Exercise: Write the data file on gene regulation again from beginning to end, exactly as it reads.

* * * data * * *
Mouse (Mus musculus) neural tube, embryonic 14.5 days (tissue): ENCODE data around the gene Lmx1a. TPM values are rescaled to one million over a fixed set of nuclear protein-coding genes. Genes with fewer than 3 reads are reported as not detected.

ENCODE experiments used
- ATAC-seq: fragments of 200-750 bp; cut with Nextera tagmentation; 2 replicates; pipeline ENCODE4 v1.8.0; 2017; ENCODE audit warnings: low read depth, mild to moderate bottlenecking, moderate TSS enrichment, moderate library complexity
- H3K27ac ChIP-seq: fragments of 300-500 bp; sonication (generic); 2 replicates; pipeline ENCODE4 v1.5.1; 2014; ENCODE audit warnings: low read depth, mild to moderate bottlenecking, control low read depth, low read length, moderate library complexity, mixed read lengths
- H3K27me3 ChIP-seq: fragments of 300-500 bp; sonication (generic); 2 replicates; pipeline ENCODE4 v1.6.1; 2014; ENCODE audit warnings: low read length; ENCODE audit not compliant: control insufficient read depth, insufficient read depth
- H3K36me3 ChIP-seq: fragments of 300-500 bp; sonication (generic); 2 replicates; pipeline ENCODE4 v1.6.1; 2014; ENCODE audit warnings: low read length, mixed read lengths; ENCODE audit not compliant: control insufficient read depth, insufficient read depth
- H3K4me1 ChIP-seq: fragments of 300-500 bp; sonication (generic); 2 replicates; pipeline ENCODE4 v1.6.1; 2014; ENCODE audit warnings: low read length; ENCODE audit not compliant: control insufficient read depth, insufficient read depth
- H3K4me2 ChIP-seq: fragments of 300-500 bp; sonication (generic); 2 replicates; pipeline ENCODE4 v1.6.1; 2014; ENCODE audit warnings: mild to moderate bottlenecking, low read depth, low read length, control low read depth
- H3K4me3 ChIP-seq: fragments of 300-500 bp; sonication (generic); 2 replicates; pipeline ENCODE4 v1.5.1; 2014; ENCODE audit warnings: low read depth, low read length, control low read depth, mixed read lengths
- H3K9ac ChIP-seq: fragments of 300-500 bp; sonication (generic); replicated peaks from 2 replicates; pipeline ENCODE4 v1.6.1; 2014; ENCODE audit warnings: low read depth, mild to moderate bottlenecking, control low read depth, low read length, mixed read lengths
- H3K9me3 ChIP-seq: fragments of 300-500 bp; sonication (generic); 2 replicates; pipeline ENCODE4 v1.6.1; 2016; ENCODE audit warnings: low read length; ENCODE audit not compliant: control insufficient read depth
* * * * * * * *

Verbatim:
Mouse (Mus musculus) neural tube, embryonic 14.5 days (tissue): ENCODE data around the gene Lmx1a. TPM values are rescaled to one million over a fixed set of nuclear protein-coding genes. Genes with fewer than 3 reads are reported as not detected.

ENCODE experiments used
- ATAC-seq: fragments of 200-750 bp; cut with Nextera tagmentation; 2 replicates; pipeline ENCODE4 v1.8.0; 2017; ENCODE audit warnings: low read depth, mild to moderate bottlenecking, moderate TSS enrichment, moderate library complexity
- H3K27ac ChIP-seq: fragments of 300-500 bp; sonication (generic); 2 replicates; pipeline ENCODE4 v1.5.1; 2014; ENCODE audit warnings: low read depth, mild to moderate bottlenecking, control low read depth, low read length, moderate library complexity, mixed read lengths
- H3K27me3 ChIP-seq: fragments of 300-500 bp; sonication (generic); 2 replicates; pipeline ENCODE4 v1.6.1; 2014; ENCODE audit warnings: low read length; ENCODE audit not compliant: control insufficient read depth, insufficient read depth
- H3K36me3 ChIP-seq: fragments of 300-500 bp; sonication (generic); 2 replicates; pipeline ENCODE4 v1.6.1; 2014; ENCODE audit warnings: low read length, mixed read lengths; ENCODE audit not compliant: control insufficient read depth, insufficient read depth
- H3K4me1 ChIP-seq: fragments of 300-500 bp; sonication (generic); 2 replicates; pipeline ENCODE4 v1.6.1; 2014; ENCODE audit warnings: low read length; ENCODE audit not compliant: control insufficient read depth, insufficient read depth
- H3K4me2 ChIP-seq: fragments of 300-500 bp; sonication (generic); 2 replicates; pipeline ENCODE4 v1.6.1; 2014; ENCODE audit warnings: mild to moderate bottlenecking, low read depth, low read length, control low read depth
- H3K4me3 ChIP-seq: fragments of 300-500 bp; sonication (generic); 2 replicates; pipeline ENCODE4 v1.5.1; 2014; ENCODE audit warnings: low read depth, low read length, control low read depth, mixed read lengths
- H3K9ac ChIP-seq: fragments of 300-500 bp; sonication (generic); replicated peaks from 2 replicates; pipeline ENCODE4 v1.6.1; 2014; ENCODE audit warnings: low read depth, mild to moderate bottlenecking, control low read depth, low read length, mixed read lengths
- H3K9me3 ChIP-seq: fragments of 300-500 bp; sonication (generic); 2 replicates; pipeline ENCODE4 v1.6.1; 2016; ENCODE audit warnings: low read length; ENCODE audit not compliant: control insufficient read depth